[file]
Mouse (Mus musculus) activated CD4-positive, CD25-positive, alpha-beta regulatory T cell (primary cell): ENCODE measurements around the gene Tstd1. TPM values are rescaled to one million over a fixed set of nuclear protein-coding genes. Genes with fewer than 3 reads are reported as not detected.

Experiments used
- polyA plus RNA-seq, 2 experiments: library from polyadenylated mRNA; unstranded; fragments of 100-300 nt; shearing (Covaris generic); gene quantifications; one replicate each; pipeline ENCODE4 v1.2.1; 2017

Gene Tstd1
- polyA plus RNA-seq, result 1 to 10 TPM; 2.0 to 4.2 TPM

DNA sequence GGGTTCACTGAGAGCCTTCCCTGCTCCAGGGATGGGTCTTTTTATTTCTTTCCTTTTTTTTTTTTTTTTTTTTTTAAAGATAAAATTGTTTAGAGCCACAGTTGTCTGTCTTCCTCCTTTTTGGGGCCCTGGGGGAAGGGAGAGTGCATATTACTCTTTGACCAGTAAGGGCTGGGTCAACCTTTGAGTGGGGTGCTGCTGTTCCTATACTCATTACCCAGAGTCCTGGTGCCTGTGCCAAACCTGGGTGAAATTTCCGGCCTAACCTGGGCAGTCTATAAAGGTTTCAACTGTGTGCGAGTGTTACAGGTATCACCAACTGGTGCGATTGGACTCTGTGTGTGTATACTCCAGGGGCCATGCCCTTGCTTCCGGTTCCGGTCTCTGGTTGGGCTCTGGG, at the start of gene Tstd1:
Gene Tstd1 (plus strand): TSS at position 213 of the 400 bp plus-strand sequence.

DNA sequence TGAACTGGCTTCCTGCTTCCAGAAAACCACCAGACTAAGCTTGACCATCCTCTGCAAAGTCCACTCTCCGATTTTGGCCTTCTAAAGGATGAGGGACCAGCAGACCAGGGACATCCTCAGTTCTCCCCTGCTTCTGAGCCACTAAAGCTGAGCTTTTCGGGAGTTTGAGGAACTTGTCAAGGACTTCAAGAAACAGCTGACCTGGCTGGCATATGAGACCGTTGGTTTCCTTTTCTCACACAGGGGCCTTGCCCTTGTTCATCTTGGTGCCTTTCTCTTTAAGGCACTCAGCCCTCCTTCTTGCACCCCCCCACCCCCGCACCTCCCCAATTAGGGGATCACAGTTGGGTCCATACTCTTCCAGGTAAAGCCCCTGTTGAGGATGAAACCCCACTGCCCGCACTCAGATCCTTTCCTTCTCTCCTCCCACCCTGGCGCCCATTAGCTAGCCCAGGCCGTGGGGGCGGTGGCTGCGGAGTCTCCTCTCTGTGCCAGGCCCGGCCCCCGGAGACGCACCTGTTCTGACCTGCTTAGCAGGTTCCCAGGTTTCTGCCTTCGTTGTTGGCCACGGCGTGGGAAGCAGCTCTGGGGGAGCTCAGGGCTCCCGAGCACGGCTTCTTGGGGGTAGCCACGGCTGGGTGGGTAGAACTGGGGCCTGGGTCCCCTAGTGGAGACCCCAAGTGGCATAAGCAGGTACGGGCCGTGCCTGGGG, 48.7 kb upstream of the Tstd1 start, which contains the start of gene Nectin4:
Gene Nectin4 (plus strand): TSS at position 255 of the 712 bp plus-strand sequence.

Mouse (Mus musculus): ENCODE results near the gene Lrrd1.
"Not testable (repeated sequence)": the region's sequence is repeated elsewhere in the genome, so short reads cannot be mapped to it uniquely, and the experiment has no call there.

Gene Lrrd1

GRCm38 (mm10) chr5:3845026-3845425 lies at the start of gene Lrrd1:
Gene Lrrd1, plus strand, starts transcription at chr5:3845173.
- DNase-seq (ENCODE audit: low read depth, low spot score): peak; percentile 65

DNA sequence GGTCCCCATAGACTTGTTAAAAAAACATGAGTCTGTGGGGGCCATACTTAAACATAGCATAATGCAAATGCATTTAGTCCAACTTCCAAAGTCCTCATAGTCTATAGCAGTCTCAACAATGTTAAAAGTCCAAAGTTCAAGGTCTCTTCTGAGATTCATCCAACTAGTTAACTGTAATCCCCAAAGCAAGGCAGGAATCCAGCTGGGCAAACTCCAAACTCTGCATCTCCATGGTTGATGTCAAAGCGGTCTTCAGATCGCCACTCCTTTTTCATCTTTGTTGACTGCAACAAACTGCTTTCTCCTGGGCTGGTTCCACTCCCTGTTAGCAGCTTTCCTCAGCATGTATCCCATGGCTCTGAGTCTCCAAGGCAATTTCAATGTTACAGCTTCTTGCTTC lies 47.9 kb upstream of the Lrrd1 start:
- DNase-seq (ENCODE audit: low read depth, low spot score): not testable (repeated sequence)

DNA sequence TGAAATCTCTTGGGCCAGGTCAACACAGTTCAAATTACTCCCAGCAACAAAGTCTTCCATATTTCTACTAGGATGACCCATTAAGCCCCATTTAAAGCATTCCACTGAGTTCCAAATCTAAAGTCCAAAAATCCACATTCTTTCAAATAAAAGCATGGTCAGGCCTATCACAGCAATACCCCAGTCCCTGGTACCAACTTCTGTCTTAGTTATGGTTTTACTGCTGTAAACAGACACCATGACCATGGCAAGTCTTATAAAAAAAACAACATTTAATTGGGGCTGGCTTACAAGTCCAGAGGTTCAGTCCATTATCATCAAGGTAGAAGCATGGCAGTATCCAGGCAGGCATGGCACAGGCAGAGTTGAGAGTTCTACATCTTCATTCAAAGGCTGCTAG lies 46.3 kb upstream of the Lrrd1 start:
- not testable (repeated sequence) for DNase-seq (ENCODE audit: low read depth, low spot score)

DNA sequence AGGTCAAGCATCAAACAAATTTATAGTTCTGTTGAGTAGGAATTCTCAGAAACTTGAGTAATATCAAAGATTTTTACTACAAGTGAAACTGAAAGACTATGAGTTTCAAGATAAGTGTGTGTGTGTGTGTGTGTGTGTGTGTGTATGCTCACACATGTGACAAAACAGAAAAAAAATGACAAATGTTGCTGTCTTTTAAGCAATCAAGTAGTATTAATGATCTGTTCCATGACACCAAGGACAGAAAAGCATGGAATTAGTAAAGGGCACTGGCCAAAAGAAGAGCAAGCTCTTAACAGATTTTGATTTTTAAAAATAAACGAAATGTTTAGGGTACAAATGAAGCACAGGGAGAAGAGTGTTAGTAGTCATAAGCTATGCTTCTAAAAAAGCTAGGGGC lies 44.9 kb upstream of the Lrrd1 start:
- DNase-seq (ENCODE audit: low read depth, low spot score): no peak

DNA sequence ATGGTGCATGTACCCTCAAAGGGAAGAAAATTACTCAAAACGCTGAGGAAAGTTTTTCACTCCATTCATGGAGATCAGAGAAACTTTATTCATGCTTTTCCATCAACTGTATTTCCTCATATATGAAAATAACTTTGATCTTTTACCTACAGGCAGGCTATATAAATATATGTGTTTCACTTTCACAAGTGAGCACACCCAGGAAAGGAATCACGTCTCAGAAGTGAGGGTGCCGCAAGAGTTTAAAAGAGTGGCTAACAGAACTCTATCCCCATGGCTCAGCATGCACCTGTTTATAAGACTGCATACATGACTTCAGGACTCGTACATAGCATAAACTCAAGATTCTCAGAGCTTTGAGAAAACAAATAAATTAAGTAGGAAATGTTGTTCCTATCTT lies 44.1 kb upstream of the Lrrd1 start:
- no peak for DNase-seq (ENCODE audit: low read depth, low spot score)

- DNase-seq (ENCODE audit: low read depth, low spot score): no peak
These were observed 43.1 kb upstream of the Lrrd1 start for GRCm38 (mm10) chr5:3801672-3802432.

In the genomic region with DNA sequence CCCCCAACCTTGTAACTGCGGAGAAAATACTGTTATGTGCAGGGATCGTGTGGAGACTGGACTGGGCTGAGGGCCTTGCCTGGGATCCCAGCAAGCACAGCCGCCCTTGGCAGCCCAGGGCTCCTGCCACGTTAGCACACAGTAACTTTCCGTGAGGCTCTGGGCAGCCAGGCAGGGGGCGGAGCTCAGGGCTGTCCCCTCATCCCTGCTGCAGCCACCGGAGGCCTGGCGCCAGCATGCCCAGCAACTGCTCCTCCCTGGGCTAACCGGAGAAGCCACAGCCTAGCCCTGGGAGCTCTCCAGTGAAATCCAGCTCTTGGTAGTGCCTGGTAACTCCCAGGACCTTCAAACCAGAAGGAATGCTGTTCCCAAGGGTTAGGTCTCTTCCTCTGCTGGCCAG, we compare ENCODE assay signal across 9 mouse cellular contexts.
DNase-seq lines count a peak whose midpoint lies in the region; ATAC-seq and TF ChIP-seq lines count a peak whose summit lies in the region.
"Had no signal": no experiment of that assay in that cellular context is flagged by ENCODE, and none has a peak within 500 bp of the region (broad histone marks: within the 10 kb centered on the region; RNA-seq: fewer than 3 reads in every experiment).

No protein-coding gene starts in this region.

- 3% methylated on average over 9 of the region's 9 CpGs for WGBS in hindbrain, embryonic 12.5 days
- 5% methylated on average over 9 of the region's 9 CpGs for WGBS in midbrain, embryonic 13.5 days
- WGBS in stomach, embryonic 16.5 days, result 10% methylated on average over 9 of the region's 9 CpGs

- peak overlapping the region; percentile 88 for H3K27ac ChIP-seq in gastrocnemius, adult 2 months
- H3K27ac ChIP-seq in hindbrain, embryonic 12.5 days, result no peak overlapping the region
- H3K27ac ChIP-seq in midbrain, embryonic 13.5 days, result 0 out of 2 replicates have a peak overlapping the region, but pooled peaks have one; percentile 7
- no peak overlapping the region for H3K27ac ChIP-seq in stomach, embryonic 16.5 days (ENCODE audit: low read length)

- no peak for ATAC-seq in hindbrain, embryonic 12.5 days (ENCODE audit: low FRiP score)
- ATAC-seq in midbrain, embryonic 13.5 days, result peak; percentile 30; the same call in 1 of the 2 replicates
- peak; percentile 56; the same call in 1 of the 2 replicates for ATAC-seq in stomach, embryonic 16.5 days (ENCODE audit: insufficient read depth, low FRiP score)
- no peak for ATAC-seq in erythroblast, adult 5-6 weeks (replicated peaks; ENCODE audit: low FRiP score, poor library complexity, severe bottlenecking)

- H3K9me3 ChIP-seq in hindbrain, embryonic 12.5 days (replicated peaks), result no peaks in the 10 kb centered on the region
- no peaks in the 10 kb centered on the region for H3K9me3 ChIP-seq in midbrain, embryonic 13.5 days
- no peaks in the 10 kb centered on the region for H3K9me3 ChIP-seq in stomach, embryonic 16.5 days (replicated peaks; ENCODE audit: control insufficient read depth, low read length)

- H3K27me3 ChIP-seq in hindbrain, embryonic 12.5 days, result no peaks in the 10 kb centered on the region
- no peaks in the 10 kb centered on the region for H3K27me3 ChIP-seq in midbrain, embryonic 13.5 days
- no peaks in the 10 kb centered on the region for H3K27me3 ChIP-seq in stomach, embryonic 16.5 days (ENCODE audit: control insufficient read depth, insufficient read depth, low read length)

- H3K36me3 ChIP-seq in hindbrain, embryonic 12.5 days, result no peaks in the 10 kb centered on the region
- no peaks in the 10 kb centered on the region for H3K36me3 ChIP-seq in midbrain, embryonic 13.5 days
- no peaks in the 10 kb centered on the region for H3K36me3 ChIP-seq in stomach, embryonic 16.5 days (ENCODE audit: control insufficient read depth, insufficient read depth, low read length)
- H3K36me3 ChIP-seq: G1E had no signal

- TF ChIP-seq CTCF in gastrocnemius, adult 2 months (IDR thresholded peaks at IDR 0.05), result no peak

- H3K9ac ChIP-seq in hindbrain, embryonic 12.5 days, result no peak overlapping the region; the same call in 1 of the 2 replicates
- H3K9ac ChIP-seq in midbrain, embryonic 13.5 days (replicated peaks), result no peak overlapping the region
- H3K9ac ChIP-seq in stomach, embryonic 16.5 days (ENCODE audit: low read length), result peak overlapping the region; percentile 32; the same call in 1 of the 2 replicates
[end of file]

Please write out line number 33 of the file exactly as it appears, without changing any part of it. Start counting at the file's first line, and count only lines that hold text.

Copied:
- peak overlapping the region; percentile 88 for H3K27ac ChIP-seq in gastrocnemius, adult 2 months